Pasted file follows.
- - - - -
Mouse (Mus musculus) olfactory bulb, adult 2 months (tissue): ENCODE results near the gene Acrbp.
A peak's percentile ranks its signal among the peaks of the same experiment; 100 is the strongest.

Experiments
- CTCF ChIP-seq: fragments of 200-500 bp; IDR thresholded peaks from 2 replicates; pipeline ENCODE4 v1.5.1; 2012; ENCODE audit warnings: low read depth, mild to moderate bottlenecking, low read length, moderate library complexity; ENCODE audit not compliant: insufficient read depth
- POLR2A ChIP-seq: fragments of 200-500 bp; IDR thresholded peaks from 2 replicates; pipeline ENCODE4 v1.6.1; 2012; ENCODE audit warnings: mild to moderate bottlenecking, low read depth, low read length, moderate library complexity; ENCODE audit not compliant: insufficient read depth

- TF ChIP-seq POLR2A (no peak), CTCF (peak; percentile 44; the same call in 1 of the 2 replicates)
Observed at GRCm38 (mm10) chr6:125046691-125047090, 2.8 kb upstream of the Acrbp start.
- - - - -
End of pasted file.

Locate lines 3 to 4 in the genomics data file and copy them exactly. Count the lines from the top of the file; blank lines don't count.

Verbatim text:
Experiments
- CTCF ChIP-seq: fragments of 200-500 bp; IDR thresholded peaks from 2 replicates; pipeline ENCODE4 v1.5.1; 2012; ENCODE audit warnings: low read depth, mild to moderate bottlenecking, low read length, moderate library complexity; ENCODE audit not compliant: insufficient read depth